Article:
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The NASCAR Sprint Cup Series heads to Sonoma (Calif.) Raceway this weekend for the first of two road-course races this season. The 1.99-mile track is notoriously difficult with elevation changes and, of course, right and left turns. A victory at the track located in California’s Wine Country had been on Johnson’s bucket list for years. In 2010 he finally hoisted a wine goblet full of the area’s finest libation in victory lane.
In addition to being a previous Sonoma winner, Johnson enters the race weekend as the series points leader and is tied with Matt Kenseth with three victories each this season, a key factor in determining how drivers are seeded for the Chase for the NASCAR Sprint Cup which starts in September. While that is all certainly good news for Jimmie Johnson and Team Lowe’s Racing, safe to say it’s been a couple of frustrating weeks on the racetrack, with several victories slipping away in the closing laps.
Last week in Michigan, Johnson had an opportunity to get a win at one of the five tracks on the circuit where he has yet to claim a victory. With two laps to go, he was running down the leader when he had a tire issue and finished 28th. Two weeks prior, Johnson had a shot at what would have been a record eighth win at Dover when he was penalized on a restart late in the race and finished 17th.
But Johnson and team know that there’s no use whining about what should have, could have, or would have been when there’s a goblet of wine waiting for this weekend’s winner in wine country.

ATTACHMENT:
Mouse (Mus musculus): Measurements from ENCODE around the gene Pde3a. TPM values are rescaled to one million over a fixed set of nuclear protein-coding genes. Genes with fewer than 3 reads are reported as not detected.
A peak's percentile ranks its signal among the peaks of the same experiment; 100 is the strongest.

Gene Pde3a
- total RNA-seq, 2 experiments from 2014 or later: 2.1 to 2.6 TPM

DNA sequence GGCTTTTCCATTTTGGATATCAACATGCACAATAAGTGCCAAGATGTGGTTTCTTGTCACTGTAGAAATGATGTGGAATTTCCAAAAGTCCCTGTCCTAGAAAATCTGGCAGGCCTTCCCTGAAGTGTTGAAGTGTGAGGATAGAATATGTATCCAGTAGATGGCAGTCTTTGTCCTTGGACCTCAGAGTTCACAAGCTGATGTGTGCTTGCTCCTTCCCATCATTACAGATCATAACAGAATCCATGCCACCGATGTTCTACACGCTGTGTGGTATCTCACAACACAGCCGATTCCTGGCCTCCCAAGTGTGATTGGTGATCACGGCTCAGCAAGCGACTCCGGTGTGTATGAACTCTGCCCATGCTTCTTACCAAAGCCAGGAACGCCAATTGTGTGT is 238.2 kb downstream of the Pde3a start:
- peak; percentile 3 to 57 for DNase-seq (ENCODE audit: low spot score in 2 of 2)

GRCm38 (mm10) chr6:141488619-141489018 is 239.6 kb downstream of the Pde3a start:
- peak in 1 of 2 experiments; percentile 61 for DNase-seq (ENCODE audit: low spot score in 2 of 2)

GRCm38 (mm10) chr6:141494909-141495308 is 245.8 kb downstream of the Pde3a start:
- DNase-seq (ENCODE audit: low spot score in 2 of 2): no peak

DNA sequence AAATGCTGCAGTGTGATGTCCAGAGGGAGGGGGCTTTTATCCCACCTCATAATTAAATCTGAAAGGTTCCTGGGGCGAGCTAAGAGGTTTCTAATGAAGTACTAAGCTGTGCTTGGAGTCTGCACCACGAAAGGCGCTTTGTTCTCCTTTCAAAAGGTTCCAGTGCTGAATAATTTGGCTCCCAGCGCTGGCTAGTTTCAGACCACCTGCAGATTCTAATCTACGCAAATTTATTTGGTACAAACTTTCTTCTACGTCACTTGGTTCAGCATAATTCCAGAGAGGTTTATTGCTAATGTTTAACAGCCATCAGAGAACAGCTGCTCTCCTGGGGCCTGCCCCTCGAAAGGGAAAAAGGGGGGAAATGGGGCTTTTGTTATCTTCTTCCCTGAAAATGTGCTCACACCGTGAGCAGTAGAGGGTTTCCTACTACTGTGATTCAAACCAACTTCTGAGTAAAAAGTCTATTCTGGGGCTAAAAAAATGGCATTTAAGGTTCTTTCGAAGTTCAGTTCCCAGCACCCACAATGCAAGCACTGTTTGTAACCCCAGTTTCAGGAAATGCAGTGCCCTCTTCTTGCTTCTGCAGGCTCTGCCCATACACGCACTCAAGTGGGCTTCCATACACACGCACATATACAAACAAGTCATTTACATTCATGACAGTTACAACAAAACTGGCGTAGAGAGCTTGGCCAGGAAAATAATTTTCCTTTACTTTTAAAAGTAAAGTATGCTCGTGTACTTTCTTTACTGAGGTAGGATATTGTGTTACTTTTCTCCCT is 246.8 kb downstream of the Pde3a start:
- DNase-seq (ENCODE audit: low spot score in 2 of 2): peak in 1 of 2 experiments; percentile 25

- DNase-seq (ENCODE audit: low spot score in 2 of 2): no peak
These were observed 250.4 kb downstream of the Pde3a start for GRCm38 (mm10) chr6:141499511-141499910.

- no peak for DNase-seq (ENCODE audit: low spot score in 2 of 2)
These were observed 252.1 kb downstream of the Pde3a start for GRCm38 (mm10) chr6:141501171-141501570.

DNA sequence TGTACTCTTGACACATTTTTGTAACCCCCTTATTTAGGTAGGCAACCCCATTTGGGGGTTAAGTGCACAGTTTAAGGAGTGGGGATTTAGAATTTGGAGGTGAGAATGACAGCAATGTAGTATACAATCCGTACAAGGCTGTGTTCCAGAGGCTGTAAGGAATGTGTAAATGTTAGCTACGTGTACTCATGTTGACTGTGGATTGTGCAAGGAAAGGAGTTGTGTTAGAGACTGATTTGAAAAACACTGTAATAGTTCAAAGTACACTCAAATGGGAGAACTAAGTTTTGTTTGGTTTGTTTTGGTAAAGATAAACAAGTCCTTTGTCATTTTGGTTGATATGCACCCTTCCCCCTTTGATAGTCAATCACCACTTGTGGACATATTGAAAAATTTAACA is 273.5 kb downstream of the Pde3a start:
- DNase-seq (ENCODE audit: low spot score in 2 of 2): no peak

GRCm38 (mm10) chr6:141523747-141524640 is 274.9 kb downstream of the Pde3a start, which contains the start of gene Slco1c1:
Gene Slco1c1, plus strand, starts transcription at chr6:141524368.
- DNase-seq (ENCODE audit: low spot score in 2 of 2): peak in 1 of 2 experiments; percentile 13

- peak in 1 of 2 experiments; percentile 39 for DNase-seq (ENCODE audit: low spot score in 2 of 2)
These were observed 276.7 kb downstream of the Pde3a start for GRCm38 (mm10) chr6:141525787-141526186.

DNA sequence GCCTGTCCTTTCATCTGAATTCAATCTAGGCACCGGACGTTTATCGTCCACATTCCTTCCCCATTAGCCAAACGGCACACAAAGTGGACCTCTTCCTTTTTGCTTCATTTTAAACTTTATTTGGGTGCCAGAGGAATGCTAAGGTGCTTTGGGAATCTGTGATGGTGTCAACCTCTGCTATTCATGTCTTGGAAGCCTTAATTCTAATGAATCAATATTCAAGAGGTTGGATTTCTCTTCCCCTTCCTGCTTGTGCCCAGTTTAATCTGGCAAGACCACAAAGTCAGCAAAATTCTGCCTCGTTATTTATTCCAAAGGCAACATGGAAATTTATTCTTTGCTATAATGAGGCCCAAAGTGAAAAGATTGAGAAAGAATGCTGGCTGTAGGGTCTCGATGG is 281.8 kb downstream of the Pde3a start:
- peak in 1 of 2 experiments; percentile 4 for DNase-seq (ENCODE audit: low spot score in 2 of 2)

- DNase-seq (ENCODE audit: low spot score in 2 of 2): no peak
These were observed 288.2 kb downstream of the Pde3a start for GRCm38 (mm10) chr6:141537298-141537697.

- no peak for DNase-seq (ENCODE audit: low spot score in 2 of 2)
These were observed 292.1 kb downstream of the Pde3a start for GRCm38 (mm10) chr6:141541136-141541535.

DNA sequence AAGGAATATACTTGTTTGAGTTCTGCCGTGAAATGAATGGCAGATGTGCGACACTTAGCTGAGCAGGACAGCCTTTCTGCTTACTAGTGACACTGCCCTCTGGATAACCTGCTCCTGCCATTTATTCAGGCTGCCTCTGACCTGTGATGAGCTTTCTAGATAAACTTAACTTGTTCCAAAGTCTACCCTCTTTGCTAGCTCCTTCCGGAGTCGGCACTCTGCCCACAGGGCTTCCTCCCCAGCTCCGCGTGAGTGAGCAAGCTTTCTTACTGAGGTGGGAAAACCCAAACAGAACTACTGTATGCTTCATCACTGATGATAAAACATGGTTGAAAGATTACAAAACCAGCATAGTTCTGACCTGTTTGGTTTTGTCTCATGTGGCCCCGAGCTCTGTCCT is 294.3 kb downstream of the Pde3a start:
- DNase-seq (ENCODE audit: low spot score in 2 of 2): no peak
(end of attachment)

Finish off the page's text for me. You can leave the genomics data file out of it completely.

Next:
Jimmie Johnson's Thoughts for the Weekend...
Talk about going to Sonoma.
“I’m excited to get out there. It’s a beautiful time of year to be there. I’ve understood the track and have had some good runs there over the past few years and I look forward to going back out and hopefully getting another road course win.”
What do you think about the new qualifying procedure for road courses?
“I think it’s definitely going to make it more fun to watch, especially on TV. It’s also going to make it a little easier on the drivers. It will give us more of an opportunity to correct a mistake we may make during a lap. In road-course racing, there’s such a flow and a rhythm that, when you sit for two or three hours before you make your lap and you get one shot at every corner, it’s tough. With this new format, you’ll make three or four laps. You can go out and take your time on the first lap and then go out and get on it the second or third time and bust it out. It makes it a little easier to get a good lap, but it will definitely add something for the fans.”